US Theater takes on Rent

Rent: the Hamilton of an older generation. A rock musical, but also a story about artists dealing with the AIDS epidemic. For US theater director Eric Severson, Rent has been a large part of his life.

“I have loved this show since when I first heard the soundtrack in 1996 when it came out and when I was fortunate enough to see the original Broadway cast in the summer of 1996 because like Hamilton, it redefined a moment in musical theater history,” Severson said.

This spring the cast and crew took on this iconic musical. 

“Working on Rent has been a really different experience for me because I have really had to think about the characters we are trying to embody,” sophomore Ananya Narayan said. “For Guys and Dolls, we all felt like cartoon characters, which made it easy to act out, but in Rent, all of the characters stories and experiences are so raw and full of emotion, which means we have to make sure we are doing justice to the words and music of the show.”

In addition to getting the emotions right, to make the musical successful students had to dedicate an enormous amount of time outside of school. When asked what students might not know about producing the musical, actors discussed the time commitment.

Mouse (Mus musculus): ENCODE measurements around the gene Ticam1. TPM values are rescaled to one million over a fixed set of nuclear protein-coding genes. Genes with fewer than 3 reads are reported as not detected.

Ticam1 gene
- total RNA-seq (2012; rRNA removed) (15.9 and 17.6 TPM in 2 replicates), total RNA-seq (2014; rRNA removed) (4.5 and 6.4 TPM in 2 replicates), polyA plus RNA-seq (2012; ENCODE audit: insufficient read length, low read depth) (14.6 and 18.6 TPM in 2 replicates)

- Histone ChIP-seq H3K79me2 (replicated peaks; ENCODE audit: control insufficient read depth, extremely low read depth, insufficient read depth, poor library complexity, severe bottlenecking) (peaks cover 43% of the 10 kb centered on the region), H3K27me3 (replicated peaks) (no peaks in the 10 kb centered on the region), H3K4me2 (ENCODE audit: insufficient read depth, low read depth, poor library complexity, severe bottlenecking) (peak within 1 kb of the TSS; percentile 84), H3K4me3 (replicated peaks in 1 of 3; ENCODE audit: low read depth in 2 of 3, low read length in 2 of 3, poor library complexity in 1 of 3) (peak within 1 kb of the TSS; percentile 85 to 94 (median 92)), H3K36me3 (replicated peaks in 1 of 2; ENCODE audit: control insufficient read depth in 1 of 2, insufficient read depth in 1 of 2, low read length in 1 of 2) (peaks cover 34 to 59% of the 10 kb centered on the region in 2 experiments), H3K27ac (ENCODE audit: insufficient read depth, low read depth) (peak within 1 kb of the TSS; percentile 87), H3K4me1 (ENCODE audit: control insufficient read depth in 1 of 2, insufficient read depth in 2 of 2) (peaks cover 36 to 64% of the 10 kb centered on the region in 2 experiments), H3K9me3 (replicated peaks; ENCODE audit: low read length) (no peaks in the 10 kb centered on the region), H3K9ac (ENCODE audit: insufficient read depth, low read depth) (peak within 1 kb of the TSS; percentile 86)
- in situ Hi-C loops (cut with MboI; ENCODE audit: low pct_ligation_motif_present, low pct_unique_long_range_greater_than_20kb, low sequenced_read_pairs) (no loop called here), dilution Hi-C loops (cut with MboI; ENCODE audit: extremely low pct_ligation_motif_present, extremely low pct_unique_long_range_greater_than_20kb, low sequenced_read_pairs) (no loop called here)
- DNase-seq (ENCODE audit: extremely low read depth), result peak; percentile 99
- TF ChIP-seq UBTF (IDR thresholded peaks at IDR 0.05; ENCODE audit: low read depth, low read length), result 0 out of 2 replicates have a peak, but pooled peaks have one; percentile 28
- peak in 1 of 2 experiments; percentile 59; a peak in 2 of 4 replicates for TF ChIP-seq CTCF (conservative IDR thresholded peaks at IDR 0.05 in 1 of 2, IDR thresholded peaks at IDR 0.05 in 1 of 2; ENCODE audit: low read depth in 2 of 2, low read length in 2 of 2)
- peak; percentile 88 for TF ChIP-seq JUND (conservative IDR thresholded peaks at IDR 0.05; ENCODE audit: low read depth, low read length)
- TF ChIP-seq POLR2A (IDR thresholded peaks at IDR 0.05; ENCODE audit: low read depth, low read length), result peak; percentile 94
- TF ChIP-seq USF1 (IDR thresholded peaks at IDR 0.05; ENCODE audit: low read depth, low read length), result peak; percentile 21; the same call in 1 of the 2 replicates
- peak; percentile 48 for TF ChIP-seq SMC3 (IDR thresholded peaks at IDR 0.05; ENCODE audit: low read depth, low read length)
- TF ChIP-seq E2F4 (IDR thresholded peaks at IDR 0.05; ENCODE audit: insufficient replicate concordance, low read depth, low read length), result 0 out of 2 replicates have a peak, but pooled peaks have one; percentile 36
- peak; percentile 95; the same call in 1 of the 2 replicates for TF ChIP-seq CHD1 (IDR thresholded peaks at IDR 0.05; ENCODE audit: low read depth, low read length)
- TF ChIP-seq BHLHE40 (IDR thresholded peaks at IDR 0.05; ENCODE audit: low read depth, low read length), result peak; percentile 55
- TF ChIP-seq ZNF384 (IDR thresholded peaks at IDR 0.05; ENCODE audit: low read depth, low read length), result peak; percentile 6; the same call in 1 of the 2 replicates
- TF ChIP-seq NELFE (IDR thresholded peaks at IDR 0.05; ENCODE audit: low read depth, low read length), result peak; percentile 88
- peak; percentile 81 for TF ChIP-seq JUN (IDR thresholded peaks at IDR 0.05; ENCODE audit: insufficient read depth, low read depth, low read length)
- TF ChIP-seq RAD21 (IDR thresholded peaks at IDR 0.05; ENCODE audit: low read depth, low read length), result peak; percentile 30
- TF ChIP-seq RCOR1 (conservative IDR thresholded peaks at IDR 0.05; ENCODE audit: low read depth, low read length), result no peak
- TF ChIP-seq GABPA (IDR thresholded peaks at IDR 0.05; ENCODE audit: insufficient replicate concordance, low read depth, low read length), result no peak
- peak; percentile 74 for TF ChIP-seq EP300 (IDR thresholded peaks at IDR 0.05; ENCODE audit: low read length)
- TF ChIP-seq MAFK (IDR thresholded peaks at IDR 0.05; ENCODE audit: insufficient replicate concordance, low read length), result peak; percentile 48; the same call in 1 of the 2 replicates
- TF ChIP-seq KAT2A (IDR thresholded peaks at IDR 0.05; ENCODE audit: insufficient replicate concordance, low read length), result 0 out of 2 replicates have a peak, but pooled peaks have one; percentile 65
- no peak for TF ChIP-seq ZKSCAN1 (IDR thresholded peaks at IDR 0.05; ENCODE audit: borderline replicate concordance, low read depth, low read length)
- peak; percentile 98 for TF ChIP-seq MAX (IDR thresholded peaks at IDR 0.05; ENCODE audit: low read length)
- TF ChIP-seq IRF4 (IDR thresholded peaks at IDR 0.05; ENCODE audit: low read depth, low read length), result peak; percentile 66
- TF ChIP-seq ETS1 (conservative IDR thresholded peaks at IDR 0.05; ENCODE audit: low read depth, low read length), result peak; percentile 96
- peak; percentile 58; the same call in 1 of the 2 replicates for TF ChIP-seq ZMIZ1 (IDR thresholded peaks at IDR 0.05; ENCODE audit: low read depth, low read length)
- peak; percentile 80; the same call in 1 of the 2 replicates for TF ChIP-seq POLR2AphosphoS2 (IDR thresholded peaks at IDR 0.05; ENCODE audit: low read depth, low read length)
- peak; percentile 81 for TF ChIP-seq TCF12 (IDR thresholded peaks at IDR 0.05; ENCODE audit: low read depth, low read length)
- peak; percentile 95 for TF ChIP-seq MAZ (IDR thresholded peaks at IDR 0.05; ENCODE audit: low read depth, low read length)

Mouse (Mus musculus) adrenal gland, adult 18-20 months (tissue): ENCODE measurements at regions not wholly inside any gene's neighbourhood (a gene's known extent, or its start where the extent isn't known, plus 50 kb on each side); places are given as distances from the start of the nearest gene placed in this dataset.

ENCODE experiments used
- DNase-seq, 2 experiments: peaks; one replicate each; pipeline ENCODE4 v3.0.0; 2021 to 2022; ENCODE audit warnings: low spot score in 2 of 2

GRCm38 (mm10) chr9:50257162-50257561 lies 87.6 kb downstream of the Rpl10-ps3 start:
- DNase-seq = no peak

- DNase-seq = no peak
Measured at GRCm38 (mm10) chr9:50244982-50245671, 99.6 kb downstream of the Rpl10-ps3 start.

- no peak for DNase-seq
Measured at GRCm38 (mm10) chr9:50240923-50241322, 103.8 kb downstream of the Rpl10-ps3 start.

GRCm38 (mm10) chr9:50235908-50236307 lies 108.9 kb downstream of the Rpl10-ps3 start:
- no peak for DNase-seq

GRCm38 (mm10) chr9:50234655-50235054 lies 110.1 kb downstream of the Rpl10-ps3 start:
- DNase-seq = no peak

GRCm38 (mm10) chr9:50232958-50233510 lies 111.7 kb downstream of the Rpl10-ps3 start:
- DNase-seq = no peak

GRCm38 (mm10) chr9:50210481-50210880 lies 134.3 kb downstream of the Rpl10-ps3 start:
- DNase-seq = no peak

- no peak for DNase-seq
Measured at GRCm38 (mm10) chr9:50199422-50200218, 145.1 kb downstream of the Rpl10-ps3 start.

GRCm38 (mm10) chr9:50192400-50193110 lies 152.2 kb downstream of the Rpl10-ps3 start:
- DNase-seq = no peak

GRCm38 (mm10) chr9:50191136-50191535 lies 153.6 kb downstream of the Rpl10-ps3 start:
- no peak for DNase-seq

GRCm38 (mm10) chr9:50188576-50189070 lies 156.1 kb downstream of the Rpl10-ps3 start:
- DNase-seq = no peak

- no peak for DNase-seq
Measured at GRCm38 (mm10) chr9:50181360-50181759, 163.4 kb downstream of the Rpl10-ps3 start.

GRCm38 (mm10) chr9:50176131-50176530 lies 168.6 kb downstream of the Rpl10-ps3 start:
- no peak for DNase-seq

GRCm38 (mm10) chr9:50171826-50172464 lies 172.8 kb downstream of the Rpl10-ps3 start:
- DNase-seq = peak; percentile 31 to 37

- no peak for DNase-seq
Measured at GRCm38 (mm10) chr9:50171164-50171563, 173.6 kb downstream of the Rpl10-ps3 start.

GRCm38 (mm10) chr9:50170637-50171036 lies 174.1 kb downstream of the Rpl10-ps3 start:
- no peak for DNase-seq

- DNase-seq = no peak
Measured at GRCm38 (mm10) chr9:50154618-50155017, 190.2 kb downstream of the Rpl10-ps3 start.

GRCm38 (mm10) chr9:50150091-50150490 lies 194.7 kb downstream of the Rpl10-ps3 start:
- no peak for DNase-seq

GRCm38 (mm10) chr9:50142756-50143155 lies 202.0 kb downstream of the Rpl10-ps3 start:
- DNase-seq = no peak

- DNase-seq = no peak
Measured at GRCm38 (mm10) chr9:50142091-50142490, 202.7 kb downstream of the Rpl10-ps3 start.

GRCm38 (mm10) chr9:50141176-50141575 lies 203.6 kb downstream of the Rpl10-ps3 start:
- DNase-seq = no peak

Leading up to performances, junior Max Moen said, “I’ve had to go to rehearsals for every weeknight for the past few weeks, but all that time is worth it.”

[Rent] redefined a moment in musical theater history

— Eric Severson

“The musical is a huge commitment,” Narayan said. “[Severson] is wonderful about being flexible about rehearsals to accommodate other activities, but you have to be prepared to work really hard.”

Severson is acutely aware of how much effort the musical requires.

“There are countless hours that we put in outside rehearsal time,” Severson said, ”prepping and making sure we are ready to go in and take this to to the next level, and for the cast they are working on memorizing lines, working on choreography, reviewing their blocking, making sure, they know what they need to do in each and every scene.”

All that effort is worth the enjoyment and opportunity the cast provides for an audience. For Moen, it’s about walking in a different person’s shoes:  “I do [the musical] because it gives me a chance to ‘be a different person’,” Moen said, “The stage gives me a chance to escape everyday life and transport myself to a world where song and dance intermix in otherwise normal moments.”

Rent performed on the Huss Center Stage May 18-20.

NOTE: this article was updated to correct a misquote in the print edition.